What it comes down to is people not trusting their government, or at least trusting banks and credit card companies more than politicians. There's probably some wisdom in that, but it constantly puts intelligence officers up against a choice between tracking down terrorists, and breaking the law, or just ignoring the problem and making sure that all your paperwork is in order when the post-attack investigators come looking for reasons "why this happened."
The distrust of politicians and government officials rests on attitudes more than facts. There's far more abuse of databases by private individuals than by government officials (who are more likely to get caught and prosecuted.) As a result, there are very few cases of these data searches actually being abused. But the fear is great, just like the irrational fear of nuclear power plants, alongside a tolerance for much more dangerous coal and oil fired plants. It's why people feel safer driving to an airport, than when they fly off on an aircraft. It's more dangerous to travel in the car, but we're not talking about logic and truth here, but emotion and fears that can be exploited.
But now robots are doing the searching, and suddenly the fears are going away. Take video surveillance. For a long time this was seen as yet another intrusion on privacy, even through almost all the surveillance was on public spaces. But suddenly, everyone has an "aha" moment when they realize that the cameras are recording, and nearly all those videos are never seen by human eyes unless a crime has been committed. At that point, you can more easily identify the criminal, and prosecute with little muss or fuss. The criminals, at least the ones with half a brain, now avoid areas where there are cameras, and crime rates go down in those areas.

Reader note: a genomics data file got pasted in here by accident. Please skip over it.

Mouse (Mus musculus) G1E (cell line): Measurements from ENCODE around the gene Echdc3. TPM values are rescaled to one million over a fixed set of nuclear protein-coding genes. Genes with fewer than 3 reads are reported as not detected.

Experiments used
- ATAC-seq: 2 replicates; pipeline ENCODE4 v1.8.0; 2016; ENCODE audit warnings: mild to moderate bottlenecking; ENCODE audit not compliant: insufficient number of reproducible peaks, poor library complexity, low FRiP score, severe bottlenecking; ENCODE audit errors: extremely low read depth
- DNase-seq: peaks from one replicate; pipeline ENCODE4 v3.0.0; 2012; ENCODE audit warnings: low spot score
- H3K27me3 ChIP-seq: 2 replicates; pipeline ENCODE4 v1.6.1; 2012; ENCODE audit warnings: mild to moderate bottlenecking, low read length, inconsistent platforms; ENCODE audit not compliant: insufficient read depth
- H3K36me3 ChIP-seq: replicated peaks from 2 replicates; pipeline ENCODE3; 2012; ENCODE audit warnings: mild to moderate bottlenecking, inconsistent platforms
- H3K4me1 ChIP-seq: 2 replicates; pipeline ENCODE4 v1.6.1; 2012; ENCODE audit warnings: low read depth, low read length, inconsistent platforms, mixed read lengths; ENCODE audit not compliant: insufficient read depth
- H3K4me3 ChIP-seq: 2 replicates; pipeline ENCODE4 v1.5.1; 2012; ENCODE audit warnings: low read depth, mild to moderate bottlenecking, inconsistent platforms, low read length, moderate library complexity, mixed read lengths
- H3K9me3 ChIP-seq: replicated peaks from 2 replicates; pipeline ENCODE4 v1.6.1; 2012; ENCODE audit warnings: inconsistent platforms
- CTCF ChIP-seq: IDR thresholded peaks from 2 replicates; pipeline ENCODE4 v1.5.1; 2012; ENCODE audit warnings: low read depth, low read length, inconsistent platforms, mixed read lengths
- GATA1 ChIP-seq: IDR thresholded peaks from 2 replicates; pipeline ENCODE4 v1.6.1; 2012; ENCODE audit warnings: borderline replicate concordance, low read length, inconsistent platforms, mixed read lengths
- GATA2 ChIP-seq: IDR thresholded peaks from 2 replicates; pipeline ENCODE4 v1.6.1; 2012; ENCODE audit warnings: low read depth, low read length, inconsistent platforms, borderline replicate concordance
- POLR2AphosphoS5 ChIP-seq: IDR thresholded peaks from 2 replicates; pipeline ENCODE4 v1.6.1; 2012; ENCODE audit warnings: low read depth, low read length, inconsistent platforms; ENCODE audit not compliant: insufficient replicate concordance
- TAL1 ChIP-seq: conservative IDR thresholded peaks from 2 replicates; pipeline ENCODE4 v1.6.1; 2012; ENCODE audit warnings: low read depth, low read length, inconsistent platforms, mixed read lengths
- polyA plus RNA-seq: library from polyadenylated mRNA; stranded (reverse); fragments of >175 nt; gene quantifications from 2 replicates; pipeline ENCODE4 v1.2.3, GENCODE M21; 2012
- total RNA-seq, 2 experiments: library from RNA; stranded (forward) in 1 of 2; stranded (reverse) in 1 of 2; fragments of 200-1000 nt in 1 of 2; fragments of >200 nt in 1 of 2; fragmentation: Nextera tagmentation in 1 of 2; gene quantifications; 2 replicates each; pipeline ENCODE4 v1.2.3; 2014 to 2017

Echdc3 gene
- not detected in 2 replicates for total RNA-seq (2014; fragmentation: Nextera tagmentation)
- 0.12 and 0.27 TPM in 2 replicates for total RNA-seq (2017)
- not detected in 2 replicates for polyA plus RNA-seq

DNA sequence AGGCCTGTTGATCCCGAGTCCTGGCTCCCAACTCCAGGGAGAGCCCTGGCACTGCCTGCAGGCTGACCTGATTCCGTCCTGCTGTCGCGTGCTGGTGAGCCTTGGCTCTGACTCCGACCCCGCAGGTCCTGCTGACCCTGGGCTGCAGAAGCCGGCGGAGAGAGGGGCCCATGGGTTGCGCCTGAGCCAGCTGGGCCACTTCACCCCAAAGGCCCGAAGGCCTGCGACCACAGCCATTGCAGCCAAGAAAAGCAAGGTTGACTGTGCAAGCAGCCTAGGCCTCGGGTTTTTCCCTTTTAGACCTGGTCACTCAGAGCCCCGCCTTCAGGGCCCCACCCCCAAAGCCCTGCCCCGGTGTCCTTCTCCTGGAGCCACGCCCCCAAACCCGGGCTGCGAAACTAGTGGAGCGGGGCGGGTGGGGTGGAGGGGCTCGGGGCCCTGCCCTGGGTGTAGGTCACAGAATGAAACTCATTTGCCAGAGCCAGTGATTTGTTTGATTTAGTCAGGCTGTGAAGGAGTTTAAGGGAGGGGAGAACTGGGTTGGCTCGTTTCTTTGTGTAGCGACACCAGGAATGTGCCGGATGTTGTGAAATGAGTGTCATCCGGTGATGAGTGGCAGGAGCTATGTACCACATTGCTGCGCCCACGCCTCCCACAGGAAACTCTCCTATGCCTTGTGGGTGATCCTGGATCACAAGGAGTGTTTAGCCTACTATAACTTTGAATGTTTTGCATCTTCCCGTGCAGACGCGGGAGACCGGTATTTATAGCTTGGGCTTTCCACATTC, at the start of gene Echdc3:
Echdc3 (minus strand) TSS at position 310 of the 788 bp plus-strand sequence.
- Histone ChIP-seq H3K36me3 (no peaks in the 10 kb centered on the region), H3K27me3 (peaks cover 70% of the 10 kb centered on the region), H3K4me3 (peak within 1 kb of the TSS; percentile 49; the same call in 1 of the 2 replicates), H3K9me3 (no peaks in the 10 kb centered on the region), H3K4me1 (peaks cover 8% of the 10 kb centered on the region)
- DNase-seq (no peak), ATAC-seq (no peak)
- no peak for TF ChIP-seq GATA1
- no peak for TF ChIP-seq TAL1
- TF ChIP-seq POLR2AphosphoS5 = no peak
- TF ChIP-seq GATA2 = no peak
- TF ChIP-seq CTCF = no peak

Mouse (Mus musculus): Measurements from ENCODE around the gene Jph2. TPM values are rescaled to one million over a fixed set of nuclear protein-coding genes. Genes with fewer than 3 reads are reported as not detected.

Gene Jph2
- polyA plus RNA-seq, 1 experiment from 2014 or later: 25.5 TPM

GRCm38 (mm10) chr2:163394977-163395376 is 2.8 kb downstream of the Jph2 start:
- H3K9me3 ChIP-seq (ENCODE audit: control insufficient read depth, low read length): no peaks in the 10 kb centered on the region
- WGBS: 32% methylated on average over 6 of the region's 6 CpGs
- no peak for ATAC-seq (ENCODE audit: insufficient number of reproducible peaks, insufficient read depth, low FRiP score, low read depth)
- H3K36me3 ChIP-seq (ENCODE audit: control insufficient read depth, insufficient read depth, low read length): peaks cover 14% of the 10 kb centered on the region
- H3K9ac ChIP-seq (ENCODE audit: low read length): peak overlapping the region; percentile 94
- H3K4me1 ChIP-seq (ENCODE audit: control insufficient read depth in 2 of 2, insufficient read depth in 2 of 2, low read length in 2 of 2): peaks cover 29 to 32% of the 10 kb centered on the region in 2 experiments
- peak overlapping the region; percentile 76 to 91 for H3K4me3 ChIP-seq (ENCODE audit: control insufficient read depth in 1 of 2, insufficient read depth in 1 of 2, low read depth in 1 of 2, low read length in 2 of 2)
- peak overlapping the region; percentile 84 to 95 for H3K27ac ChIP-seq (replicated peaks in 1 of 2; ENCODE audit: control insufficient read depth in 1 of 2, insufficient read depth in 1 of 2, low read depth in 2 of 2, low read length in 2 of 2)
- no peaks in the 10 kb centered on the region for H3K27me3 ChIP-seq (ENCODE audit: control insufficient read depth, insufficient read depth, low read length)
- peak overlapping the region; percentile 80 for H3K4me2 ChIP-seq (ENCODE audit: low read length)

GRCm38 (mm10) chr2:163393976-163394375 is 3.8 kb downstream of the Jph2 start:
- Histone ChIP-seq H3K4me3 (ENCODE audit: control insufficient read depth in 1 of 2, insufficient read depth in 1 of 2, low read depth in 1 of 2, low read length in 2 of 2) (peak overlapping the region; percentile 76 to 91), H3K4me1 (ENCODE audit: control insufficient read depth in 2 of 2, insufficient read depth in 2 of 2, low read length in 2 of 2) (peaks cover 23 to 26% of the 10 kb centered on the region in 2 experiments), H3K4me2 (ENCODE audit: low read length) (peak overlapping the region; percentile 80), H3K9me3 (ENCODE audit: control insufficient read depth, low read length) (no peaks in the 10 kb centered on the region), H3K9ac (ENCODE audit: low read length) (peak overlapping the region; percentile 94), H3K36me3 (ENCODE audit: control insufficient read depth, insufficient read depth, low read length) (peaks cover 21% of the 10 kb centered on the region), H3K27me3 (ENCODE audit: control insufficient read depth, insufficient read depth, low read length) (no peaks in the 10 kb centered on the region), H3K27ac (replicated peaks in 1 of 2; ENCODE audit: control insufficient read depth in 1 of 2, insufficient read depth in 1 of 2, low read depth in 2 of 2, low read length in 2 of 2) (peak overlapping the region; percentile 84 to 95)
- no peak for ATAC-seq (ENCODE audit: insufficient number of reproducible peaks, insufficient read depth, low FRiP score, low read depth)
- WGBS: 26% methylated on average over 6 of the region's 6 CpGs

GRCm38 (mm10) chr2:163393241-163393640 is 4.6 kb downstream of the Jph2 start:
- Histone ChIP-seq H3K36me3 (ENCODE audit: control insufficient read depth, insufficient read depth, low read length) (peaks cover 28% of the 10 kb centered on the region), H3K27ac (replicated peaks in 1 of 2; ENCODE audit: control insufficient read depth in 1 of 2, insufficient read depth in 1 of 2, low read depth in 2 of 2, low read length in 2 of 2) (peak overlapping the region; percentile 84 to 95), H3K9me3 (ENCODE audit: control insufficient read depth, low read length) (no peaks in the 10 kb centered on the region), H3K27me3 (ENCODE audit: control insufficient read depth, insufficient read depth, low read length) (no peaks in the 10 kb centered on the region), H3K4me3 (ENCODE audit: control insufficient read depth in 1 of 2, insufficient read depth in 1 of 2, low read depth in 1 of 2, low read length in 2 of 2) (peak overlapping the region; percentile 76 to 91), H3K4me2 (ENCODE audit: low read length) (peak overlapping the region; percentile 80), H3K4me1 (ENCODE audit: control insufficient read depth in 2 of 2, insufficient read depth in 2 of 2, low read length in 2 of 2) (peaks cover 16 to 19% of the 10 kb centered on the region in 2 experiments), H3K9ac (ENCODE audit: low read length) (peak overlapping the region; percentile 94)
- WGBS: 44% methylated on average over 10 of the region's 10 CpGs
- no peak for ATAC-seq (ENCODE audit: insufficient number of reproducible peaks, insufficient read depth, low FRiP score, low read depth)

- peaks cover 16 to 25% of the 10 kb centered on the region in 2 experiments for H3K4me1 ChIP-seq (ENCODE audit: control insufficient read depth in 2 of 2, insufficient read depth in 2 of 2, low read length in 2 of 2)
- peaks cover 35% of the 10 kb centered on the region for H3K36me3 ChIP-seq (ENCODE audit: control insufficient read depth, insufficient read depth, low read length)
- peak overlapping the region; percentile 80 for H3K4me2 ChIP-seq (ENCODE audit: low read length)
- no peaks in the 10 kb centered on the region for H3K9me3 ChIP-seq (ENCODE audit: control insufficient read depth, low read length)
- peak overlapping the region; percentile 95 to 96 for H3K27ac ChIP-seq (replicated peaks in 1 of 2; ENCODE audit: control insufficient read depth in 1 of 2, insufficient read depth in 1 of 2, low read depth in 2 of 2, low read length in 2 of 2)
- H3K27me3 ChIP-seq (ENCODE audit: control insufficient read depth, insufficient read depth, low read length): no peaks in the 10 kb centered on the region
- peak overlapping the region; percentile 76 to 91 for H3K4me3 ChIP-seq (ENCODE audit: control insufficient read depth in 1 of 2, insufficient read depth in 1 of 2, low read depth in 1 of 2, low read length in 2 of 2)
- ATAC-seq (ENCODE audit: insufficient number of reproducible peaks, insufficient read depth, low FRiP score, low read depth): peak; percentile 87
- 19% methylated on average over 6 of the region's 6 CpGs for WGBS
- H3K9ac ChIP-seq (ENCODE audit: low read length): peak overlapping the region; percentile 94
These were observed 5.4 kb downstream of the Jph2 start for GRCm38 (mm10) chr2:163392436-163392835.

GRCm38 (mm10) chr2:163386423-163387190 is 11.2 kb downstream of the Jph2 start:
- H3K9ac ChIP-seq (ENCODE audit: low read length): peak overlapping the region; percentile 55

But trying to make the same case for data mining databases in search of terrorists, even when nearly all the work is done by robots, still raises the hackles of civil libertarians who see this as an infringement on privacy. The government can't be trusted, even though there is no track record of government abuse in this area. It's not just an American problem. In the 1970s, after German police used data mining to shut down a lethal bunch of leftist terrorists, the data mining program was dismantled, lest some bureaucrat do some unnamed, but really terrible, mischief. The terrorists are back, and the police have had to carefully sneak back in the data mining tools.
The same thing is happening in the United States. With paranoid lawyers at their sides, for protection, intelligence agencies are using data mining in innovative ways that catch the terrorists, while keeping the data miners out of jail. So far. Members of Congress who have been briefed have let the roundabout methods pass, for now. Members of Congress have been known to suddenly develop amnesia if something they have let pass suddenly becomes a war crime in the struggle to protect privacy.